Biotech Updates

Ethiopian Scientist Wins World Food Prize

June 18, 2009

Dr. Gebisa Ejeta, a plant breeder from Ethiopia, is this year's recipient of the World Food Prize. The announcement was made last week by US Secretary of State Hilary Clinton in Washington. Dr. Ejeta, a professor at Purdue University in Indiana, is being recognized for his work in developing high-yielding sorghum hybrids resistant to drought and the parasitic weed Striga. He will receive the USD 250,000 award on October 15 at the Iowa State capitol.

Working in Sudan in the early 1980s, Dr. Ejeta developed Dura-1, the first ever commercial hybrid sorghum in Africa. The hybrid was resistant to drought and out-yielded traditional varieties by up to 150 percent. By 1999, more than one million acres of the high-yielding sorghum variety have been harvested by Sudanese farmers. He next turned his attention to combating the plague of Striga, a deadly parasitic weed which devastates yields of crops including maize, rice, pearl millet, sugarcane, and sorghum. The Ethiopian scientist, together with  Larry Butler  from Purdue University, identified genes for Striga resistance and transferred them into locally adapted sorghum varieties and improved sorghum cultivars.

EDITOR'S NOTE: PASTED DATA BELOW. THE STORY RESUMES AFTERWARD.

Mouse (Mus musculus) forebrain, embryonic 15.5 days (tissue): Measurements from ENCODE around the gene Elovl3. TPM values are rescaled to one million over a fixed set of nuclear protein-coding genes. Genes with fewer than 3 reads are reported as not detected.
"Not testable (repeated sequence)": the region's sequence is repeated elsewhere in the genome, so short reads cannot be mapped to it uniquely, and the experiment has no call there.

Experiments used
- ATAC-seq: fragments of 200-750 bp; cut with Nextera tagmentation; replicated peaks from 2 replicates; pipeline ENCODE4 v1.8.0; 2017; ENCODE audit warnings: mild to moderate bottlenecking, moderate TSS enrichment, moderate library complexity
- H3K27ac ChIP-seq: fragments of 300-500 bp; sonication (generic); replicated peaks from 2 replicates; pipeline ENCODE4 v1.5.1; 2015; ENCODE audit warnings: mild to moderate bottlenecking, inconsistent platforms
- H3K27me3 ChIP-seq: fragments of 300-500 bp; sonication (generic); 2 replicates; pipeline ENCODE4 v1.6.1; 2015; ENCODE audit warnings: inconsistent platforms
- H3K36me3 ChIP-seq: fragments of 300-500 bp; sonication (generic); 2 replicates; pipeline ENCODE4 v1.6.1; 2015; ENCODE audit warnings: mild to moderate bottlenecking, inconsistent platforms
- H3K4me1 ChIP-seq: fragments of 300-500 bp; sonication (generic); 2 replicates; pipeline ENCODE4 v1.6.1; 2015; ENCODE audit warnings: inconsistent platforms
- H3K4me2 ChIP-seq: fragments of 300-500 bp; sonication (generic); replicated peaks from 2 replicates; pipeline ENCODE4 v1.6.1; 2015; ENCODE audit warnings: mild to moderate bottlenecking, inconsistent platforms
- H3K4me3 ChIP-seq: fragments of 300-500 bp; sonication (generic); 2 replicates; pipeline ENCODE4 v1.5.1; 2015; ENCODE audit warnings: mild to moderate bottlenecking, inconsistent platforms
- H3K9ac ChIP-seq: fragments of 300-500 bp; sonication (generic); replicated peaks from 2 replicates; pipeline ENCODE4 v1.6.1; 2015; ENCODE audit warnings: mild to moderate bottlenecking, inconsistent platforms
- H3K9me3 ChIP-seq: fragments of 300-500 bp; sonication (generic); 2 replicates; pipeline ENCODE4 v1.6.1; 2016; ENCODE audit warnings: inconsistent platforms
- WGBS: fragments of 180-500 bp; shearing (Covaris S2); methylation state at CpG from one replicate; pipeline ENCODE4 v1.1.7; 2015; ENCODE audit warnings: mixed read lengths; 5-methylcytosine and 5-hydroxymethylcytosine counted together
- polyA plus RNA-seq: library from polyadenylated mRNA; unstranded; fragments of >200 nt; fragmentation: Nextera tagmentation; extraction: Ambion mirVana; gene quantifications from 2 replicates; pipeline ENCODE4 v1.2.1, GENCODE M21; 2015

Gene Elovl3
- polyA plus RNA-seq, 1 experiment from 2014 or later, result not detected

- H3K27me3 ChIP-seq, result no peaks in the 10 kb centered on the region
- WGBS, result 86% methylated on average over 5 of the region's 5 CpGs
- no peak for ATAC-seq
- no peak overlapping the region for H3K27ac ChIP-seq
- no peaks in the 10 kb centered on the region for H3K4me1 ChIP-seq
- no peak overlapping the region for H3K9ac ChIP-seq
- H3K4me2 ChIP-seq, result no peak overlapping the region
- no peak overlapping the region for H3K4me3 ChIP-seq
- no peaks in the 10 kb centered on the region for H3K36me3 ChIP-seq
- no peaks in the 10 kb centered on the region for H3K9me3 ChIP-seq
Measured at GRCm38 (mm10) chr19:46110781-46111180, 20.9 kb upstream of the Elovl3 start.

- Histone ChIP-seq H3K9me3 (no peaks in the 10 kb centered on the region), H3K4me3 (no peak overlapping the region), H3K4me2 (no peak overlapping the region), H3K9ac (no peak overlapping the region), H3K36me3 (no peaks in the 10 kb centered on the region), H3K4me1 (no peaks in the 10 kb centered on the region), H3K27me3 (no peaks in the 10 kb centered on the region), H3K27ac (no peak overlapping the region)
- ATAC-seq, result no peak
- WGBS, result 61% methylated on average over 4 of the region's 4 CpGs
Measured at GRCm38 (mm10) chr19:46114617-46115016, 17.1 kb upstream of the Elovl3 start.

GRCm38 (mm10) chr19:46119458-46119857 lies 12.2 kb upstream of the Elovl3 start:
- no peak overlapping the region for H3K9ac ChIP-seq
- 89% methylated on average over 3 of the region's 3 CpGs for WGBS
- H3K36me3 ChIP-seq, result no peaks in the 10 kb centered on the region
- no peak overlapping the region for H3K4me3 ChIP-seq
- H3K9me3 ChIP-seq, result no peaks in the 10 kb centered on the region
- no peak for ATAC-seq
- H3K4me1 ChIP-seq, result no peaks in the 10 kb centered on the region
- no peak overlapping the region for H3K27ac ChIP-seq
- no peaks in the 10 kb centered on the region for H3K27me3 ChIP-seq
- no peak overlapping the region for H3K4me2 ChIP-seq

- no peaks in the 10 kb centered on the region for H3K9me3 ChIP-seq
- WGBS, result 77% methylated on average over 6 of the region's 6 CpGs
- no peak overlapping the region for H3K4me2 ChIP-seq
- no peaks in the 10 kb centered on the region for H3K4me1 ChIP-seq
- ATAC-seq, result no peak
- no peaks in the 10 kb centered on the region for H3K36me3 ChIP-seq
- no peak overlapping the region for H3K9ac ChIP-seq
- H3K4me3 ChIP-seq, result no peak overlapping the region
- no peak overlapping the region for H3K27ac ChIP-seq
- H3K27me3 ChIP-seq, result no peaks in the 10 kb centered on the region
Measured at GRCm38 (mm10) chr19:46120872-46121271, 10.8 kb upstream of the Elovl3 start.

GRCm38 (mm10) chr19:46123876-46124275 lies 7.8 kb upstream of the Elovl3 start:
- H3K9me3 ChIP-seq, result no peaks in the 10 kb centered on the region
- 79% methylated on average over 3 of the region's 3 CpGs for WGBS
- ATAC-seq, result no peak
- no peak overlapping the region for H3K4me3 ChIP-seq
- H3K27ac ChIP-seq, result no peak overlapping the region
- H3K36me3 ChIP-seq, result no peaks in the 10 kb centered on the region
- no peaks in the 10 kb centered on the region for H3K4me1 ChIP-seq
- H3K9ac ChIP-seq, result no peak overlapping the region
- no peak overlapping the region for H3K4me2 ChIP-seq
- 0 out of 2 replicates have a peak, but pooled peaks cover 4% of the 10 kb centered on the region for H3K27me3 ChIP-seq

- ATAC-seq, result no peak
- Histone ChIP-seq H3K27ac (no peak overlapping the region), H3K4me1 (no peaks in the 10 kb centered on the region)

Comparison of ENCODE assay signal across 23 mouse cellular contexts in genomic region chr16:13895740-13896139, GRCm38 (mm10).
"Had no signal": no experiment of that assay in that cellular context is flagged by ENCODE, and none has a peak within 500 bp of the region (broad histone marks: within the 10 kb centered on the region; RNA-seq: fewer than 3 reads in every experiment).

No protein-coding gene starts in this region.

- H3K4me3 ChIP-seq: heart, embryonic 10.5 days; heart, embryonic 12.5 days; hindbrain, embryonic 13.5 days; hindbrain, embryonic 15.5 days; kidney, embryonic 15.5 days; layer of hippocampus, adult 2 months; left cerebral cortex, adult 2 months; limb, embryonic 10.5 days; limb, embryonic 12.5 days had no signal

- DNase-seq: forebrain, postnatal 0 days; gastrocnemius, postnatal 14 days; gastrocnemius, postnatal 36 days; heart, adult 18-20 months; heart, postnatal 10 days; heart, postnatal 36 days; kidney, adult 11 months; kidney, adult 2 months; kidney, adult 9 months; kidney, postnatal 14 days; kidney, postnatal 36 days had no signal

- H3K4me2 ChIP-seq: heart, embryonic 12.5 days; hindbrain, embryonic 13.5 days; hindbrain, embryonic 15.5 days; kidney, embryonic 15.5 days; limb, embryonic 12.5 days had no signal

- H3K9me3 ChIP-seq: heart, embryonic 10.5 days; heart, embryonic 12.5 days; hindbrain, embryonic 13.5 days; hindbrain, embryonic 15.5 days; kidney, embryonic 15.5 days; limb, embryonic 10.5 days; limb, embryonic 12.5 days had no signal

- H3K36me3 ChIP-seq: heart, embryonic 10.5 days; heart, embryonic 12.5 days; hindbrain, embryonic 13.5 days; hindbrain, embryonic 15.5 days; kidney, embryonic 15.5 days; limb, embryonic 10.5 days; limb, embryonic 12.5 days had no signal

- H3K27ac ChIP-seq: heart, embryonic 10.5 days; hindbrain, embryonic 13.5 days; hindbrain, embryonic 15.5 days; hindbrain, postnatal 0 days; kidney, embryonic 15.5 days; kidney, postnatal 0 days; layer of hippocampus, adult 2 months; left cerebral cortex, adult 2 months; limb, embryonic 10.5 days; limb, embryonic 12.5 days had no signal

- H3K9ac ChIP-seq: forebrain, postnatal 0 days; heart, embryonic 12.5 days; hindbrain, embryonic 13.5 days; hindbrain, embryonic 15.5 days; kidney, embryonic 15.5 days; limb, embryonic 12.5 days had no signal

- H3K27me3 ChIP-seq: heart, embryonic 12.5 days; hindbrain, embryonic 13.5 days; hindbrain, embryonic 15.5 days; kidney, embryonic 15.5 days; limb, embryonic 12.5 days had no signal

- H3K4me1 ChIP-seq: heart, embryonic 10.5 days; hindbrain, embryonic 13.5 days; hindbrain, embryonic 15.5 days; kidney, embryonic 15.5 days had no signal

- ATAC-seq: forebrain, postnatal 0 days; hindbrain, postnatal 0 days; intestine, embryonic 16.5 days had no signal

"Dr. Ejeta knew that for his improved seeds to make a difference in people's lives, farmers would have to use them – which meant they would need access to a seed market and the credit to buy supplies," said Hilary Clinton. Dr. Norman Borlaug, the founder of the World Food Prize, noted: "Dr. Ejeta's accomplishments in improving sorghum illustrate what can be achieved when cutting-edge technology and international cooperation in agriculture are used to uplift and empower the world's most vulnerable people."

Visit for the complete story. A summary of Dr. Ejeta's accomplishments is available at